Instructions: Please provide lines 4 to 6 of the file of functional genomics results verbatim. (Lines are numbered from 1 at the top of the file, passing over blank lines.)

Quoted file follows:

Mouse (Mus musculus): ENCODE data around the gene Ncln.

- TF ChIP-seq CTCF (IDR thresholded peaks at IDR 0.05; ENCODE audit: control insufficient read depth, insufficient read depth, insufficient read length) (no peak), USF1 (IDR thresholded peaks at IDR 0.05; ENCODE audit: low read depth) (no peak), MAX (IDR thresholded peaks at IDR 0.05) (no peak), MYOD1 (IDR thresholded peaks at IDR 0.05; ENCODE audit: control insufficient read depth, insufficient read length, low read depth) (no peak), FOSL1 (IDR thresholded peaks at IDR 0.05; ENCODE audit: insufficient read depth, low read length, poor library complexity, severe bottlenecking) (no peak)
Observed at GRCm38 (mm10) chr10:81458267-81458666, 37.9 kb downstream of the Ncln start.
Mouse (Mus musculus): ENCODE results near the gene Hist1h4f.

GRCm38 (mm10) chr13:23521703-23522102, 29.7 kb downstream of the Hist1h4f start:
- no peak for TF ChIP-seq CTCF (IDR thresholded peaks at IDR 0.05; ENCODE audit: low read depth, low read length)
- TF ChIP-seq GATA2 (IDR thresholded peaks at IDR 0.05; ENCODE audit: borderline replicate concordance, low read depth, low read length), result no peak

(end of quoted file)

Mouse (Mus musculus): ENCODE results near the gene Hist1h4f.

GRCm38 (mm10) chr13:23521703-23522102, 29.7 kb downstream of the Hist1h4f start:
- no peak for TF ChIP-seq CTCF (IDR thresholded peaks at IDR 0.05; ENCODE audit: low read depth, low read length)